How can I pay the court fees?

Court fees are payable only by bank transfer to an account of the court, and the payment document must be submitted to the judge/bench examining the case via the court registry. The court fee cannot be paid in cash to the court cashier. Each court has a contract with a bank which provides services to the court. The bank accounts can be found on the official website of the court.

What shall I do after the payment?

Court fees are payable only by bank transfer to an account of the court, and the payment document must be submitted to the judge/bench examining the case via the court registry.

Last update: 28/02/2020

The national language version of this page is maintained by the respective Member State. The translations have been done by the European Commission service. Possible changes introduced in the original by the competent national authority may not be yet reflected in the translations. The European Commission accepts no responsibility or liability whatsoever with regard to any information or data contained or referred to in this document. Please refer to the legal notice to see copyright rules for the Member State responsible for this page.
Member States in charge of the management of national content pages are in the process of updating some of the content on this website in the light of the withdrawal of the United Kingdom from the European Union. If the site contains content that does not yet reflect the withdrawal of the United Kingdom, it is unintentional and will be addressed.

Court fees concerning Small Claims procedure - Czech Republic

Introduction

What fees do I have to pay?

How much is it?

What are the consequences of late payment of fees?

How and where do I pay the court fees?

What do I do after I have paid the fees?

Introduction

Court fees are regulated by Act No 549/1991 on court fees. The annex to the Act contains a schedule of fees. Fees constitute revenue of the State budget.

Fees are paid by a bank transfer to the account of the competent court. Fees not exceeding CZK 5 000 can also be paid by fee stamps.

What fees do I have to pay?

In the small claims procedure, court fees must be paid in accordance with general regulations. The same rules are applied here as for other civil proceedings.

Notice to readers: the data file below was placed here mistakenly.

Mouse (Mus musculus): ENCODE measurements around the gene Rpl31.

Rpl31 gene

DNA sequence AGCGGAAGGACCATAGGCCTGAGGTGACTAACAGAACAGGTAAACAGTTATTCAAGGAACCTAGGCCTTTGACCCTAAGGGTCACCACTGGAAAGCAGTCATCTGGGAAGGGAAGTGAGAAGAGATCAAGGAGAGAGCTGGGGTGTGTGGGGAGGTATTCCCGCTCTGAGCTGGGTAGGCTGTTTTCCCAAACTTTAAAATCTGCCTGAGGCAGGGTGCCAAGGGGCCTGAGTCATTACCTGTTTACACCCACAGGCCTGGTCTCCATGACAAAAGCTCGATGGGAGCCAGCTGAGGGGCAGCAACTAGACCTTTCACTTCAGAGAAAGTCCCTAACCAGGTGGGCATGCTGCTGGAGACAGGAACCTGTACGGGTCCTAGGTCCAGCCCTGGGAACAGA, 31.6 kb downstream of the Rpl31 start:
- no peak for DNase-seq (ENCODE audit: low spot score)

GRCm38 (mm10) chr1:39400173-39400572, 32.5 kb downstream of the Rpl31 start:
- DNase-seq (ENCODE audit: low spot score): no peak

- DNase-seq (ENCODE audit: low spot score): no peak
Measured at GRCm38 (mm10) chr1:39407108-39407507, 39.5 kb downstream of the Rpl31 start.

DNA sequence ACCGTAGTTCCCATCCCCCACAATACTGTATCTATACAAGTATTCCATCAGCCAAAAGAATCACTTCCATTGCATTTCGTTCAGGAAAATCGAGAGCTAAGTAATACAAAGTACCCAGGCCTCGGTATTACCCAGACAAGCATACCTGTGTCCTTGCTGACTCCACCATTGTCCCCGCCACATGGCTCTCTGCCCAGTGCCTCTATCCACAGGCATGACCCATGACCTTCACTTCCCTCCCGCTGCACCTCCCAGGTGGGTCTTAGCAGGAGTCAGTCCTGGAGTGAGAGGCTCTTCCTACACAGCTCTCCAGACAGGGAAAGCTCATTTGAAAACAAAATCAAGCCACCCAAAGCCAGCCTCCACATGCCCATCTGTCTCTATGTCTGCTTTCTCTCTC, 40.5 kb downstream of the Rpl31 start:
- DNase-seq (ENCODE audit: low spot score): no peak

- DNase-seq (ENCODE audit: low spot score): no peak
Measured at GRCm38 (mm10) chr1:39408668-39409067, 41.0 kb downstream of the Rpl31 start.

How much is it?

Procedure fee rates are set as a fixed amount, or as a percentage for fees whose base is expressed as a monetary amount. The percentage fee is calculated as the product of the fee base and the fee rate. Individual rates are set out in the schedule of fees annexed to Act No 549/1991 on court fees.

The basic rule based on the payment criterion is relevant in terms of the European Small Claims Procedure. The fee for an application to initiate a civil judicial procedure concerning a payment of up to CZK 20 000 is fixed at CZK 1 000.

What are the consequences of late payment of fees?

If the procedure fee payable upon the filing of the application to initiate a procedure, appeal, third-instance appeal or cassation complaint has not been paid, the court shall request the payer to pay it within a period set by the court of no less than 15 days. Exceptionally, the court may set a shorter period. If this period has expired and the payer has not paid the fee, the court shall discontinue the procedure. Payment of the fee after expiry of the time limit will be disregarded.

If the appellate court finds, after the case has been brought before it for a decision on the appeal, that the fee payable upon filing the appeal has not been paid, it shall request the payer to pay it within a period of no less than 15 days. Exceptionally, the appellate court may set a shorter period. If this period has expired and the payer has not paid the fee, the appellate court shall discontinue the procedure. Payment of the fee after expiry of the time limit will be disregarded. The procedure before the appellate court shall apply mutatis mutandis.

If the decision to discontinue the proceedings for failure to pay the fee becomes final, the obligation to pay ceases to exist.

How and where do I pay the court fees?

Fees are paid by a bank transfer to the account of the competent court. Bank details can be found on the website of each court, available at the Internet portal Link opens in new windowhttps://www.justice.cz/. Fees of up to CZK 5 000 can also be paid by fee stamps.

Cases concerning procedure fees are decided by the court competent to hear and decide the case at first instance.

What do I do after I have paid the fees?

By sending money to the bank account of the competent court or by delivering fee stamps to the competent court, the payer’s obligation to pay court fees is fulfilled. You are not obliged to submit any other documents to the court.

Last update: 21/02/2020

The national language version of this page is maintained by the respective Member State. The translations have been done by the European Commission service. Possible changes introduced in the original by the competent national authority may not be yet reflected in the translations. The European Commission accepts no responsibility or liability whatsoever with regard to any information or data contained or referred to in this document. Please refer to the legal notice to see copyright rules for the Member State responsible for this page.
Member States in charge of the management of national content pages are in the process of updating some of the content on this website in the light of the withdrawal of the United Kingdom from the European Union. If the site contains content that does not yet reflect the withdrawal of the United Kingdom, it is unintentional and will be addressed.

Court fees concerning Small Claims procedure - Germany